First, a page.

The United Nations (UN) Office of the High Commissioner for Human Rights (OHCHR) [official websites] on Tuesday announced [press release] that Bahrain [BBC backgrounder] has agreed to permit a UN commission to investigate human rights violations related to pro-democratic reform protests in the country. UN High Commissioner for Human Rights Navi Pillay [official profile] and Bahrain's health minister Fatima bint Mohammed Al Balooshi met on Friday to discuss the visit, but no date has been established. Pillay called for independent, transparent investigations into human rights violations that allegedly took place during the demonstrations. While attending a meeting with Bahrain's Crown Prince Salman bin Hamad bin Isa Al Khalifa [official website] and Foreign Minister Shaikh Khalid bin Ahmed bin Mohamed Al Khalifa, UN Secretary-General Ban-Ki Moon [official website] also urged [press release] the maintenance of international human rights standards.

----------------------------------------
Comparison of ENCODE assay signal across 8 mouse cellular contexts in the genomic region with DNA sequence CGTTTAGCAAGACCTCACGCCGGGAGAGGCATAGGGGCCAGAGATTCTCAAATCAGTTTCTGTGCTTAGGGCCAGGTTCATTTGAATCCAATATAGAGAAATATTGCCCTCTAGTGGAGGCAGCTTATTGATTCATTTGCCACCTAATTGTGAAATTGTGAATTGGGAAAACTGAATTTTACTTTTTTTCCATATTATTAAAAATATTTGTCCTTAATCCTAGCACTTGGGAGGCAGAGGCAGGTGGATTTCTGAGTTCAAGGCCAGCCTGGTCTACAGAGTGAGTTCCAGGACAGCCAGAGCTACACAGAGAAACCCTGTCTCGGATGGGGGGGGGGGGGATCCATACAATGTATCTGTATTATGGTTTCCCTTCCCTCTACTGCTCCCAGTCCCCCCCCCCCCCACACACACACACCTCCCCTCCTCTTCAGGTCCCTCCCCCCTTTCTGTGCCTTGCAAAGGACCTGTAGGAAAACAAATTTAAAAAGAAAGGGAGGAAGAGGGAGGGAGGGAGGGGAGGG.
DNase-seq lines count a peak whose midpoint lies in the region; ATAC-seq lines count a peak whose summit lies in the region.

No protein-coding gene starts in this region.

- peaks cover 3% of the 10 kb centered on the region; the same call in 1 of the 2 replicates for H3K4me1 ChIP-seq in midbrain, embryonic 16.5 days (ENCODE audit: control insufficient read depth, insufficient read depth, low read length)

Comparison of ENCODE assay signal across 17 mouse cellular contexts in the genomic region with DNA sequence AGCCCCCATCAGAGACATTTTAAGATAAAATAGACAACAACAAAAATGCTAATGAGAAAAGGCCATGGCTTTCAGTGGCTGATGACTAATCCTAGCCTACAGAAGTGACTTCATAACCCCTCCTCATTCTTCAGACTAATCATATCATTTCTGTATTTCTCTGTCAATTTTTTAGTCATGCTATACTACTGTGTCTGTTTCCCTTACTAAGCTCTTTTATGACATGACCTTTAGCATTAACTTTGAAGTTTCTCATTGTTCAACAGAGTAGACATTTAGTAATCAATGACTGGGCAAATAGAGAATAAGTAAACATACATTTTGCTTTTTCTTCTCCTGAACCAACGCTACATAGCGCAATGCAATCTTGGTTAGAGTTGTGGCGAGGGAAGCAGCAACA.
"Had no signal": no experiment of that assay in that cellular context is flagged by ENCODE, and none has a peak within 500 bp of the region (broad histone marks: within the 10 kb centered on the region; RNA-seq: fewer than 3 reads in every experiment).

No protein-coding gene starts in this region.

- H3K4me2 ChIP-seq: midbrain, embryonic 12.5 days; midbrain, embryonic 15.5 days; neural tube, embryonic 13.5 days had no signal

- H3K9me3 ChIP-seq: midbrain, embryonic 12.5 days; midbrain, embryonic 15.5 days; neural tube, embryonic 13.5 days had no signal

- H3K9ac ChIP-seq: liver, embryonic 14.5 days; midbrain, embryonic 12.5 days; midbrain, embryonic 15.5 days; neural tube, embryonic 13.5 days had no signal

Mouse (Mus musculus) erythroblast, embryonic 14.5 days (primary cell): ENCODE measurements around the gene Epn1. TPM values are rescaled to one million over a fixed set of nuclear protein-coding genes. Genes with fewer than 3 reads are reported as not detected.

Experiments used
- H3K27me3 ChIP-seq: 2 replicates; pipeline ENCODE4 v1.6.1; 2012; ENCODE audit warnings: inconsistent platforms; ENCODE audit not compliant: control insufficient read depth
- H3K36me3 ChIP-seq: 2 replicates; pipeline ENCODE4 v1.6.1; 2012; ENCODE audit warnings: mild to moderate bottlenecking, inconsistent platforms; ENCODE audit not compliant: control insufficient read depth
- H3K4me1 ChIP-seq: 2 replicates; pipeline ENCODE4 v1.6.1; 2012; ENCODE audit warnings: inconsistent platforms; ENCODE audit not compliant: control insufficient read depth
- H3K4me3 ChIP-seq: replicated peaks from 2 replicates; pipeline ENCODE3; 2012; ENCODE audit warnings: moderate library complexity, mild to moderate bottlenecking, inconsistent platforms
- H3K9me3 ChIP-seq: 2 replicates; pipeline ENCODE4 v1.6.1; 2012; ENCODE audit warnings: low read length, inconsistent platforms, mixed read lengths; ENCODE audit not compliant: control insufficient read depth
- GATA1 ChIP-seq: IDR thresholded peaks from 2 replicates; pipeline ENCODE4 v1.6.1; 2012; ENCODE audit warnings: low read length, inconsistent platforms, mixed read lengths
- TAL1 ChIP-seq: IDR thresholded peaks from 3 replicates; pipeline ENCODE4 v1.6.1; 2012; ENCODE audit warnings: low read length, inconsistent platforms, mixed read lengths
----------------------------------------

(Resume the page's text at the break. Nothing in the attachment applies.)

Bahrain, along with several other Middle Eastern and North African nations, has faced criticism from international human rights organizations for its handling of pro-reform protests in recent months. In May, Human Rights Watch (HRW) [advocacy website] said the government of Bahrain should suspend prosecution of civilians in military courts and set up an impartial commission to investigate torture allegations [press release; JURIST report]. Also in May, Pillay urged the government of Bahrain to release detained activists [JURIST report] and exercise restraint against protesters. She expressed concern over the prosecution of medical professionals and the death sentences [JURIST report] handed to four activists last month. In April, human rights organizations including HRW and Doctors Without Borders (DWB) [advocacy website] criticized Bahrain [JURIST report] for human rights abuses related to anti-government protests. Bahraini King Hamad bin Isa Al Khalifa [official website] announced [JURIST report] that the three-month state of emergency [decree text, in Arabic] put in place [JURIST report] in mid-March in response to growing unrest, would be lifted two weeks early. In March, the OHCHR expressed concern [UN News Centre report; JURIST report] over violence against protesters in Bahrain.